70km (43 miles) S of Florence; 232km (144 miles) N of Rome
Siena is a medieval city of brick. Viewed from the summit of the Palazzo Pubblico's tower, its sea of roof tiles blends into a landscape of steep, twisting stone alleys. This cityscape hides dozens of Gothic palaces and pastry shops galore, unseen neighborhood rivalries, and painted altarpieces of unsurpassed beauty.
Siena is proud of its past. It trumpets the she-wolf as its emblem, a holdover from its days as Saena Julia, the Roman colony founded by Augustus about 2,000 years ago (though the official Sienese myth has the town founded by the sons of Remus, younger brother of Rome's legendary forefather). Siena still parcels out the rhythms of life, its rites of passage and communal responsibilities, to the 17 contrade (neighborhood wards) formed in the 14th century. Compared with its old medieval rival, Siena is as inscrutable in its culture, decorous in its art, and festive in its life attitude as Florence is forthright, precise, and serious on all counts. Where Florence produced hard-nosed mystics such as Savonarola, Siena gave forth saintly scholars like St. Catherine (1347-80) and St. Bernardino (1380-1444).
Its bankers, textile magnates, and wool traders put 12th-century Siena in competition with Florence, and the two cities kept at each other's throats for more than 400 years. When Florence went Guelph, Siena turned Ghibelline and thrashed Florence at the 1260 Battle of Montaperti. Unfortunately for Siena, the battle was fought in alliance with ousted Florentine Ghibellines, who refused to allow the armies to press the advantage and level Florence. Within 10 years, Charles of Anjou had crushed the Sienese Ghibellines.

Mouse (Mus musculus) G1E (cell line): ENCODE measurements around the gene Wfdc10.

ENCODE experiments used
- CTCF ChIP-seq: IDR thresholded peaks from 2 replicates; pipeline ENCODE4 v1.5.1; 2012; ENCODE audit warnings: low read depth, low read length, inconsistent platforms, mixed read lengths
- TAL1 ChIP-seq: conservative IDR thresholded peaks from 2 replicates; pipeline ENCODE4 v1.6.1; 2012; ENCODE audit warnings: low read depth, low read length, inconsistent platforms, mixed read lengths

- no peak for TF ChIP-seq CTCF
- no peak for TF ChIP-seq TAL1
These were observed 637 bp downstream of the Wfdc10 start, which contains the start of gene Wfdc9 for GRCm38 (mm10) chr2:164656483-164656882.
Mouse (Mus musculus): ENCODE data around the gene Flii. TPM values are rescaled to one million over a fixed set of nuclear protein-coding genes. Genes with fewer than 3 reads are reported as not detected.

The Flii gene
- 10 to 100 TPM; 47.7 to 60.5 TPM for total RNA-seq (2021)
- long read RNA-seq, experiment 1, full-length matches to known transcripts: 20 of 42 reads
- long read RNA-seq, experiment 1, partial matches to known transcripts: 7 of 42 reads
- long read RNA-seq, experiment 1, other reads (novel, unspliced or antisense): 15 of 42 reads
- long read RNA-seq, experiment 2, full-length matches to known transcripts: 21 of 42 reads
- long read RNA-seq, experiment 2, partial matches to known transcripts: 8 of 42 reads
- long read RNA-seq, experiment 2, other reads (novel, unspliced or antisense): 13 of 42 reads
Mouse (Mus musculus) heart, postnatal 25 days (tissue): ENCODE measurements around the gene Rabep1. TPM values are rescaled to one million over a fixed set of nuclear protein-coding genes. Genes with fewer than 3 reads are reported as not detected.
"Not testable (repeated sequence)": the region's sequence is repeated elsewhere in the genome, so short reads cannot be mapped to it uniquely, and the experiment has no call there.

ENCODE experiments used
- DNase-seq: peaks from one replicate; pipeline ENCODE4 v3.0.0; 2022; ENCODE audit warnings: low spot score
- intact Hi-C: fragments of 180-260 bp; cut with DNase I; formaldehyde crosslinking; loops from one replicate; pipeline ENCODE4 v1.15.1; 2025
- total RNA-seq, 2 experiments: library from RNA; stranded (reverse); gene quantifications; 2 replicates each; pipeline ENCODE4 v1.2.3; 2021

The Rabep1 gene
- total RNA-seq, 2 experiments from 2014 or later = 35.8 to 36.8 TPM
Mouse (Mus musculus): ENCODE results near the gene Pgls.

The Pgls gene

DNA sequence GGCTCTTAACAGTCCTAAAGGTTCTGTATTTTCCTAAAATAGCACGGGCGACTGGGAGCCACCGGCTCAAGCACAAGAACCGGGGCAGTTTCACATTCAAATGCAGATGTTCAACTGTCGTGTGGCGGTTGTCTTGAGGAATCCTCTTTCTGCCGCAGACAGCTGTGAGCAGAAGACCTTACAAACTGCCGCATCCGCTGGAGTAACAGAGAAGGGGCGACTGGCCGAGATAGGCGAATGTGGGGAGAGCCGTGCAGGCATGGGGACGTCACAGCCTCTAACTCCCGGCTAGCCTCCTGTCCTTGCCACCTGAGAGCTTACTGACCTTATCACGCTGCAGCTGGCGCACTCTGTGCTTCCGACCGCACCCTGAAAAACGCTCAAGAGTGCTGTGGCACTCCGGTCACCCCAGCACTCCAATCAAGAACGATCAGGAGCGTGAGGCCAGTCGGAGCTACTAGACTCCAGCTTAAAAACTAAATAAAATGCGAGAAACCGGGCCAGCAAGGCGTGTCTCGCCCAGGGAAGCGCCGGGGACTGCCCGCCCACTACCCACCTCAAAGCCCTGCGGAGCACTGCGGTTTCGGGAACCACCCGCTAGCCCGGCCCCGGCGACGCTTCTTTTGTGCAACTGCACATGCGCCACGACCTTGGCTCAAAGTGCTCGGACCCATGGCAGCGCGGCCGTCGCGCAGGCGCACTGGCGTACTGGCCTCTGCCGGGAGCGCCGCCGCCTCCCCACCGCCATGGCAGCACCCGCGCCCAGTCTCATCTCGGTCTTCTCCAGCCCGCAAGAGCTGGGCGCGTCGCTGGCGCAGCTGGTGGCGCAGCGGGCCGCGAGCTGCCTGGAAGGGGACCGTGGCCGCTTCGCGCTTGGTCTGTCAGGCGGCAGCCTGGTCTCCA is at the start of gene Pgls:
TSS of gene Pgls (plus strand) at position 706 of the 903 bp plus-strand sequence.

With Siena now Guelph again, Sienese merchants established in 1270 the Council of Nine, an oligarchy that ruled over Siena's greatest republican era, when civic projects, the middle-class economy, palace building, and artistic prowess reached their greatest heights. Artists like Duccio, Simone Martini, and the Lorenzetti brothers invented a distinctive Sienese art style, a highly developed Gothicism that was an artistic foil to the emerging Florentine Renaissance.
Then, in 1348, the Black Death hit the city, killing perhaps three-quarters of the population, decimating the social fabric, and devastating the economy. The Council of Nine soldiered on, but Charles IV attacked Siena from 1355 to 1369, and although Siena again trounced Florence in 1526, the Spanish took control in 1530 and later handed Siena over to Ducal Florence.
To subdue these pesky Sienese once and for all, Cosimo I sent the brutal marquis of Marignano, who besieged the city for a year and a half, destroying its fields and burning its buildings. By the time he stormed the city in 1555, the marquis had done more damage than even the Black Death -- only 8,000 out of a population of 40,000 had survived -- and the burned and broken city and countryside bore an uncanny resemblance to the Effects of Bad Government, half of Ambrogio Lorenzetti's fresco in Siena's Palazzo Pubblico. Some 2,000 fiercely independent Sienese escaped to Montalcino, where they kept the Sienese Republic alive, in name at least, for another 4 years. Then Montalcino, too, was engulfed by Florence. Siena became, on paper and in fact, merely another part of Grand Ducal Tuscany. Since the plague of the 14th century, Siena was so busy defending its liberty it had little time or energy to develop as a city. As a result, it offers your best chance in Tuscany to slip into the rhythms and atmosphere of the Middle Ages.